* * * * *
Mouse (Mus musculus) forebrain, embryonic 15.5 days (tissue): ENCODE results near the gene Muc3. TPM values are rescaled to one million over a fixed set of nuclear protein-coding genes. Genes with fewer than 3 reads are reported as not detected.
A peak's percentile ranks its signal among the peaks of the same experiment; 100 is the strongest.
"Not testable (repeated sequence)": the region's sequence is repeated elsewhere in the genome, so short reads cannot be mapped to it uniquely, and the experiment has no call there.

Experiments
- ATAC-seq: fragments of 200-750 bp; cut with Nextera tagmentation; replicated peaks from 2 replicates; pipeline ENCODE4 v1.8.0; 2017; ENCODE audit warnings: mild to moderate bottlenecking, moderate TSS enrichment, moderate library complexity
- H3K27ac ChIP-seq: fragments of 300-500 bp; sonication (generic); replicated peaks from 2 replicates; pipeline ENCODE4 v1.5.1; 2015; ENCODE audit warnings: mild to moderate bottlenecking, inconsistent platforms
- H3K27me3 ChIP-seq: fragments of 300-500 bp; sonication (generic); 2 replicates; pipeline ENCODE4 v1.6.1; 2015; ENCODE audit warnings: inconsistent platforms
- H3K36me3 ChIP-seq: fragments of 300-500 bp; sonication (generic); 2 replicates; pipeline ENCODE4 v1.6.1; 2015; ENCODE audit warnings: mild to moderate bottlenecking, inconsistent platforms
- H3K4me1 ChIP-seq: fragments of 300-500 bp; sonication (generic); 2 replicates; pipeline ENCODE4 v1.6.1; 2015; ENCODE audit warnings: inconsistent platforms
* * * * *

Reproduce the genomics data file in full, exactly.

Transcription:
Mouse (Mus musculus) forebrain, embryonic 15.5 days (tissue): ENCODE results near the gene Muc3. TPM values are rescaled to one million over a fixed set of nuclear protein-coding genes. Genes with fewer than 3 reads are reported as not detected.
A peak's percentile ranks its signal among the peaks of the same experiment; 100 is the strongest.
"Not testable (repeated sequence)": the region's sequence is repeated elsewhere in the genome, so short reads cannot be mapped to it uniquely, and the experiment has no call there.

Experiments
- ATAC-seq: fragments of 200-750 bp; cut with Nextera tagmentation; replicated peaks from 2 replicates; pipeline ENCODE4 v1.8.0; 2017; ENCODE audit warnings: mild to moderate bottlenecking, moderate TSS enrichment, moderate library complexity
- H3K27ac ChIP-seq: fragments of 300-500 bp; sonication (generic); replicated peaks from 2 replicates; pipeline ENCODE4 v1.5.1; 2015; ENCODE audit warnings: mild to moderate bottlenecking, inconsistent platforms
- H3K27me3 ChIP-seq: fragments of 300-500 bp; sonication (generic); 2 replicates; pipeline ENCODE4 v1.6.1; 2015; ENCODE audit warnings: inconsistent platforms
- H3K36me3 ChIP-seq: fragments of 300-500 bp; sonication (generic); 2 replicates; pipeline ENCODE4 v1.6.1; 2015; ENCODE audit warnings: mild to moderate bottlenecking, inconsistent platforms
- H3K4me1 ChIP-seq: fragments of 300-500 bp; sonication (generic); 2 replicates; pipeline ENCODE4 v1.6.1; 2015; ENCODE audit warnings: inconsistent platforms